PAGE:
Menu Close

The WCIRB released the California Workers’ Compensation Aggregate Medical Payment Trends report comparing medical payment transaction data from the fourth quarter of 2013 to the fourth quarter of 2012. WCIRB researchers used reported medical payment data representing more than 90% of the California insurance market and accounting for approximately $1.3 billion in payments annually.

Among the findings of the report:

1) On a type of provider basis, specialist physicians, surgeons and services for hospital and ambulatory surgical centers services dropped from 53.6% of total medical paid in Q4 2012 to 49.5% in Q4 2013. During that same period, payments to general practitioners and occupational health providers increased from 13.1% to 16.2% of total paid medical.

2) On a place of service basis, payments to hospitals and ambulatory surgical centers dropped from 31.3% of total medical paid in Q4 2012 to 28.0% in Q4 2013. During that same period, office-based services increased from 47.5% of paid in Q4 2012 to 51.4% of paid in Q4 2013.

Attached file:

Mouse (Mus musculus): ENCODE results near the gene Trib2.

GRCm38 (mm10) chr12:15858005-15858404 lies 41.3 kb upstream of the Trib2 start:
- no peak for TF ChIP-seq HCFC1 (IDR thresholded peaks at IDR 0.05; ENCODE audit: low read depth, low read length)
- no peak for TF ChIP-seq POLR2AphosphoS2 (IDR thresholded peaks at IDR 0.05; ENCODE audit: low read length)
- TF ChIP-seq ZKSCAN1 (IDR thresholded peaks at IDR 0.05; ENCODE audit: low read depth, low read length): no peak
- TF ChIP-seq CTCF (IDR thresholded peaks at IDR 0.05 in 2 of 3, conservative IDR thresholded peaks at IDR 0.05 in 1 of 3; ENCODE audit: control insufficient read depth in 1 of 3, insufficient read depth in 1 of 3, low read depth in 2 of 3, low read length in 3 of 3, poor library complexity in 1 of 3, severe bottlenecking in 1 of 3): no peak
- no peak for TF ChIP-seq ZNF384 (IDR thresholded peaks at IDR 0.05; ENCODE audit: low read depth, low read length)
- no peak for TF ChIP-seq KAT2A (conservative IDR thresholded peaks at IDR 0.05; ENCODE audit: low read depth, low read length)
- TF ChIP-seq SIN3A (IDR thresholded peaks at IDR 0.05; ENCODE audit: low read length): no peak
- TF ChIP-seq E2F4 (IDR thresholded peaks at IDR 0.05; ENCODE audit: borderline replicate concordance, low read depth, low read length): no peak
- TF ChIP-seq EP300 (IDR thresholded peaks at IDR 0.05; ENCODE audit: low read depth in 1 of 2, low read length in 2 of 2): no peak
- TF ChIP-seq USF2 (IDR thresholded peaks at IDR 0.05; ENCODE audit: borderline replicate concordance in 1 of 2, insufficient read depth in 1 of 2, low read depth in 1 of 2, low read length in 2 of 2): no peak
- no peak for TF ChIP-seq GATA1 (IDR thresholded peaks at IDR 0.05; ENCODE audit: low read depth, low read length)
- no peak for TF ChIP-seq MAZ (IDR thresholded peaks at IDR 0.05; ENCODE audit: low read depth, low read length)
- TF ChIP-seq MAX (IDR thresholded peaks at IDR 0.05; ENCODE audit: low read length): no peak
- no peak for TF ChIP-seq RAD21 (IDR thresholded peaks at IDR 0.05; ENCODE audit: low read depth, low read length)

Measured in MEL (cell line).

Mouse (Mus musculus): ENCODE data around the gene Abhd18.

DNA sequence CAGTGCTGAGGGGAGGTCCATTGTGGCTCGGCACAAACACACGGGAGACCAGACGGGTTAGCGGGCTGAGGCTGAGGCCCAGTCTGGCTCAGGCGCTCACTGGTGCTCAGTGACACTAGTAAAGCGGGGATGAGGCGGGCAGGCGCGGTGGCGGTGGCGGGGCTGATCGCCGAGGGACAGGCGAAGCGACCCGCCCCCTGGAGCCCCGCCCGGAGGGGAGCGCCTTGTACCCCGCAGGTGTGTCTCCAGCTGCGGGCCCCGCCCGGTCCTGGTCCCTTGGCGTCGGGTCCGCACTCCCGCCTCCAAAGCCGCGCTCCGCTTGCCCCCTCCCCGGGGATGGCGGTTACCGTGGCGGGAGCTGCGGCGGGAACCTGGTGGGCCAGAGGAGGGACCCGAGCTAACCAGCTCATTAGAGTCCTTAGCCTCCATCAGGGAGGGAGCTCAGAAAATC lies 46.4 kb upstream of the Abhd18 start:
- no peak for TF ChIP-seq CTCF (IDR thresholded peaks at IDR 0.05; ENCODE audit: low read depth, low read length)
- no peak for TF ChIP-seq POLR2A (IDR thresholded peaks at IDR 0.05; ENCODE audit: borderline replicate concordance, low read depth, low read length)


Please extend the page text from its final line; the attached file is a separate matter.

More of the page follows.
3) On a procedure basis, pharmacy spending increased from 12.8% of paid medical in Q4 2012 to 13.7% of paid medical in Q4 2013. Payments for opiates slightly declined from 3.8% of total paid medical in Q4 2012 to 3.7% in Q4 2013.

4) Pharmaceutical payments for 2013 and 2012 averaged approximately 13% of total paid medical as reflected in the WCIRB’s medical transaction data, while payments to pharmacists and pharmacies averaged about 9.7% for both years. These findings suggest that 3% to 4% of paid medical may be generated from physician dispensing in offices.

5) The fastest growing procedure between Q4 2012 and Q4 2013 was Level 4 office visits for existing patients, which is defined by the Official Medical Fee Schedule (OMFS) as involving a detailed history and examination for moderately complex medical decision-making. This code also grew the fastest between Q3 2013 and Q4 2013.

The report is available in the Research and Analysis section of the WCIRB website